Call a scheme $Y$ proper positive-dimensional over $\mathrm{Spec}\,\mathbb{C}$ **abnormal** if there exists an irreducible scheme $X$ affine of finite type over $\mathrm{Spec}\,\mathbb{C}$ and a $\mathbb{C}$-morphism $X\rightarrow Y$ bijective on the underlying spaces.

Call a scheme $Y$ proper positive-dimensional over $\mathrm{Spec}\,\mathbb{C}$ **strongly abnormal** if there exists an irreducible scheme $X$ affine of finite type over $\mathrm{Spec}\,\mathbb{C}$ and a $\mathbb{C}$-morphism $X\rightarrow Y$ inducing a homeomorphism on the underlying spaces.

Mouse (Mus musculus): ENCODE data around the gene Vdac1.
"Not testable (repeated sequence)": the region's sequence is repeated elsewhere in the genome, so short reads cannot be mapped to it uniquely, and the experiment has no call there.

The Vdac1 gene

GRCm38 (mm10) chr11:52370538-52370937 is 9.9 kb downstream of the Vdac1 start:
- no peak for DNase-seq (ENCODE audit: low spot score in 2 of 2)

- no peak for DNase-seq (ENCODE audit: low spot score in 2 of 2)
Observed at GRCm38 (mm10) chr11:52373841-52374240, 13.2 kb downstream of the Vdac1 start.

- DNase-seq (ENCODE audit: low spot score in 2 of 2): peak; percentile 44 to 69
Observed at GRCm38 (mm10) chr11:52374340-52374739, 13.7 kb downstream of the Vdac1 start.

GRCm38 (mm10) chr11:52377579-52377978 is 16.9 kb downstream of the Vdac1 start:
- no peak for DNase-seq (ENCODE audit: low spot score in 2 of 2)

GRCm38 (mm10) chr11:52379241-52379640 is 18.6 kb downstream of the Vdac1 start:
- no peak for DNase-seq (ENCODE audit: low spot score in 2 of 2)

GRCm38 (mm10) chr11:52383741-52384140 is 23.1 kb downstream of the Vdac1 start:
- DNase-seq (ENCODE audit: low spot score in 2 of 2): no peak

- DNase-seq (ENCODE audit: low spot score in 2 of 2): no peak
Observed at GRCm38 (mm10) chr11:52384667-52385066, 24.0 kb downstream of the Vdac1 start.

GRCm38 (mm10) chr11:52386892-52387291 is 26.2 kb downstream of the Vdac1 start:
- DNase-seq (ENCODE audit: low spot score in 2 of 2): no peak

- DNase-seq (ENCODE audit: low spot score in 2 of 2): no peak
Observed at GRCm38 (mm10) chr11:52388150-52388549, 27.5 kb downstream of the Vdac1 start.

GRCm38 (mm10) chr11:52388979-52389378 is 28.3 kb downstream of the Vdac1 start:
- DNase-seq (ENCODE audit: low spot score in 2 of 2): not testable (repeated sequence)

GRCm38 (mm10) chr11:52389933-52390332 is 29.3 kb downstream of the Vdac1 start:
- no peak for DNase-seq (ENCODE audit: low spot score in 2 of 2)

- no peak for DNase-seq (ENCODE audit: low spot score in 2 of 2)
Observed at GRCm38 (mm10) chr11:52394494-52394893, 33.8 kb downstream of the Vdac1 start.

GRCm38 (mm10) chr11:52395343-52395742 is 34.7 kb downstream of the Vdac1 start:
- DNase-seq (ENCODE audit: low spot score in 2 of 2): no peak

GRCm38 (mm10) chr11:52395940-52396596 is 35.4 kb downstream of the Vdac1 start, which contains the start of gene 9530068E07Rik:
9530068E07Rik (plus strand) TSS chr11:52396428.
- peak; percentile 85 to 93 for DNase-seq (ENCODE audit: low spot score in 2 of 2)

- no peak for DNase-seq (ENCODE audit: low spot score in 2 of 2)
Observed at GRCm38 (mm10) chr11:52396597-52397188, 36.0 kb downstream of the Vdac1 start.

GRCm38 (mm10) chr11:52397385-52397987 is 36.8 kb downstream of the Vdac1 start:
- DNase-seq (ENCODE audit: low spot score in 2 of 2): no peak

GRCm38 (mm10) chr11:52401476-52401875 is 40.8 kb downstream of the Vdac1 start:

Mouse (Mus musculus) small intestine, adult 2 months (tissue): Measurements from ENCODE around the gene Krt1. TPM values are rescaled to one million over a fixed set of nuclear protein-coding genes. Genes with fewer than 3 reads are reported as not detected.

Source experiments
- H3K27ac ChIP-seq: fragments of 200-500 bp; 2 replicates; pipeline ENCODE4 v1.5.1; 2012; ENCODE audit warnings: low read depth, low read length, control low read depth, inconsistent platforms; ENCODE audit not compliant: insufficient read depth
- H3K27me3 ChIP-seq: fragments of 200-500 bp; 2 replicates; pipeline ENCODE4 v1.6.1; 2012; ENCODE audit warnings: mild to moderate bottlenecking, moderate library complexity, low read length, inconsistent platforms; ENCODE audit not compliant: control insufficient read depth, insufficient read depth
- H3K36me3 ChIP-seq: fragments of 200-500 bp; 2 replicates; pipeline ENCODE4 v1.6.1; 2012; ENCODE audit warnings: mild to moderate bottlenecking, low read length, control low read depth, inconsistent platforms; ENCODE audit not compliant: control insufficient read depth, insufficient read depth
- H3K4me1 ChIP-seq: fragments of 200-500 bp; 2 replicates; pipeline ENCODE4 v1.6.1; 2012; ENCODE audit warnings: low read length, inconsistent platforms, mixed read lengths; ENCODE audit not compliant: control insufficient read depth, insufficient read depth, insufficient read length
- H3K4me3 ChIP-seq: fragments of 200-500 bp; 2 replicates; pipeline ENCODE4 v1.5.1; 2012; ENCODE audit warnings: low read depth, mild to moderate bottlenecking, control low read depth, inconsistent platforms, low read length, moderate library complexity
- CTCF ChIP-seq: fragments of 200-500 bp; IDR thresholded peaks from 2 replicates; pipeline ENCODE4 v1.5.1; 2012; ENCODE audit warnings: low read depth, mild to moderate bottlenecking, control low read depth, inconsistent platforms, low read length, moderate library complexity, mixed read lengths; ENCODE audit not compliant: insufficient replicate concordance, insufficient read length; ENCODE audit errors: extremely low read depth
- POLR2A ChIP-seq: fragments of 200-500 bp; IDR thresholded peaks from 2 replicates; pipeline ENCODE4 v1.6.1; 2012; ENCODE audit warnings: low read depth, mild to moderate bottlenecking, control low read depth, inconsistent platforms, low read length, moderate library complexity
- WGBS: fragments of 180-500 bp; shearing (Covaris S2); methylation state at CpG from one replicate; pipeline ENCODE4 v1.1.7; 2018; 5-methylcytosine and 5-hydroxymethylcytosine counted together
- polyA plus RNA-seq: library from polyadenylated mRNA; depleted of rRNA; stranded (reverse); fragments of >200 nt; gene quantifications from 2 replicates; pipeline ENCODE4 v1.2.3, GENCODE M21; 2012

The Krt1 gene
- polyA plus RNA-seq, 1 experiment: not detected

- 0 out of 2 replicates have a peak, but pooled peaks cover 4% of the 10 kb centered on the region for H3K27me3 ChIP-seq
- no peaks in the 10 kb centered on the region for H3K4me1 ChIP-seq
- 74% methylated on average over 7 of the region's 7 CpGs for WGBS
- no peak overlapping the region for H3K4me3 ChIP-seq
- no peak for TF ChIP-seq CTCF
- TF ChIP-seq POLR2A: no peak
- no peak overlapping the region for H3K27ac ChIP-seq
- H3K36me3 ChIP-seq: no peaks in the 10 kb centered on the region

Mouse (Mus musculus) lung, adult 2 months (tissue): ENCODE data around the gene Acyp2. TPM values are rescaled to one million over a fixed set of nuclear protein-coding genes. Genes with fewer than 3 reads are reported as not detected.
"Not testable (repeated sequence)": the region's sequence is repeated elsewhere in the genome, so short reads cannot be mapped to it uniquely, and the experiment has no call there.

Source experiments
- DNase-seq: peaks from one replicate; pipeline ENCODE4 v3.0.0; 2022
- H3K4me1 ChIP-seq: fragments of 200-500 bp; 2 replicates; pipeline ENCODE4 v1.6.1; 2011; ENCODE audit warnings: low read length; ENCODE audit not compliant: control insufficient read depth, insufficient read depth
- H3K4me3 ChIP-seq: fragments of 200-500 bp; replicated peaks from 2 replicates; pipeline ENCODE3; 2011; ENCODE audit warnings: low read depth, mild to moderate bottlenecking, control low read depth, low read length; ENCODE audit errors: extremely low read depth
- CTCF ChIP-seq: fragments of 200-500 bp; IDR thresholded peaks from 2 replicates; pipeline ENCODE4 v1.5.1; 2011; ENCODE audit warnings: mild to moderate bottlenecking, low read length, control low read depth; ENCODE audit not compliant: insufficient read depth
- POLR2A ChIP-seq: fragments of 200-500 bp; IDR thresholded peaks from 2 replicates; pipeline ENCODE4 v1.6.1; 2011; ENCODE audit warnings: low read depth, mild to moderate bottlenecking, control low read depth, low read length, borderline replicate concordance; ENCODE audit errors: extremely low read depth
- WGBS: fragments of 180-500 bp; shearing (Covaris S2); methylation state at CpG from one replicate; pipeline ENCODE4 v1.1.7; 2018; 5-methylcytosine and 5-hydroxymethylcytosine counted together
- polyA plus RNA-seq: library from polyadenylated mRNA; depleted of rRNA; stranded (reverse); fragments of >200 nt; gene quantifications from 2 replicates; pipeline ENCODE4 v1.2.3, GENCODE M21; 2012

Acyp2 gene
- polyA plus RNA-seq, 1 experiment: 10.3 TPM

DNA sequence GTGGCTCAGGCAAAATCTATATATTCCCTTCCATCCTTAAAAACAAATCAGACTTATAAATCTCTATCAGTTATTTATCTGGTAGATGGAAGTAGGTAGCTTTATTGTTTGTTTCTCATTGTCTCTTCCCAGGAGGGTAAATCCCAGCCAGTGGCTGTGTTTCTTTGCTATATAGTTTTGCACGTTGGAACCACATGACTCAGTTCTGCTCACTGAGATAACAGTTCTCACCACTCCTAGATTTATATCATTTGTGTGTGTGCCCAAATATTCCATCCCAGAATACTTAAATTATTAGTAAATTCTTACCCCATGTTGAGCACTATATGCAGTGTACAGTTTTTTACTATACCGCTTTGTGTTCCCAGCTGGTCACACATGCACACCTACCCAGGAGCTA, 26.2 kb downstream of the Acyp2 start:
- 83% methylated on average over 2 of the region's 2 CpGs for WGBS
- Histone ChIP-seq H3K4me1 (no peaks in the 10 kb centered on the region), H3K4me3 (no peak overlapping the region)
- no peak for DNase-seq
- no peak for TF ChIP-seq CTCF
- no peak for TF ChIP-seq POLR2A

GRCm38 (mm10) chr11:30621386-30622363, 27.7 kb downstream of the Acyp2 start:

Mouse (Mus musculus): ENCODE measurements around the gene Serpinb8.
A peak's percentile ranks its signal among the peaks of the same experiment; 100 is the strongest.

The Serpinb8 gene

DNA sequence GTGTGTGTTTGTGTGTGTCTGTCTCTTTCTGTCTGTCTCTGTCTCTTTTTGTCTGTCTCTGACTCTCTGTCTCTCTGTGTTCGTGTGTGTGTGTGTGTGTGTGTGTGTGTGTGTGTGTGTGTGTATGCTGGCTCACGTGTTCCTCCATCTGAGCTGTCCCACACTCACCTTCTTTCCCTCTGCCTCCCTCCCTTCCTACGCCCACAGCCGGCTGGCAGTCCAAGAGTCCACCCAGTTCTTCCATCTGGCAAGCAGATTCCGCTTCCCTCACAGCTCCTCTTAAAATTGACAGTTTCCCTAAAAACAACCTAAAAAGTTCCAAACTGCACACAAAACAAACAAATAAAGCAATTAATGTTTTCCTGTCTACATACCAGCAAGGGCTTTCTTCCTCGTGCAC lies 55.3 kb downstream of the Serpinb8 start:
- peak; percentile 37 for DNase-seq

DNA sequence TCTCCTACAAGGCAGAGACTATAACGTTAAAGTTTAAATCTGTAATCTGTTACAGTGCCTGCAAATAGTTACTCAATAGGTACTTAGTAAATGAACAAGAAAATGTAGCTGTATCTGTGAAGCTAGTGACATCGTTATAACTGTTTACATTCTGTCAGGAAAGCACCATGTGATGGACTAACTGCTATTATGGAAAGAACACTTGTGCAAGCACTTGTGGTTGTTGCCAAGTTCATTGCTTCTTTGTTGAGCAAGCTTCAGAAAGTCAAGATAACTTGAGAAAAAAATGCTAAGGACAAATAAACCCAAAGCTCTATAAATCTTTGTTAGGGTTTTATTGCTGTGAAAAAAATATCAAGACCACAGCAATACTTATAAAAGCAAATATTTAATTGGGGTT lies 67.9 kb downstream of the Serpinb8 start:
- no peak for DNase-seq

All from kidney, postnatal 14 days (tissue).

Strongly abnormal schemes are obviously abnormal, and abnormal schemes can not be normal (by Zariski's main). By point-set topology, abnormal schemes are irreducible. An example of a strongly abnormal scheme is the projective nodal cubic.

Are there examples of strongly abnormal schemes of each dimension that are not direct products of positive-dimensional $\mathbb{C}$-schemes? Are there examples of abnormal schemes that are not strongly abnormal of each dimension that are not direct products of positive-dimensional $\mathbb{C}$-schemes?

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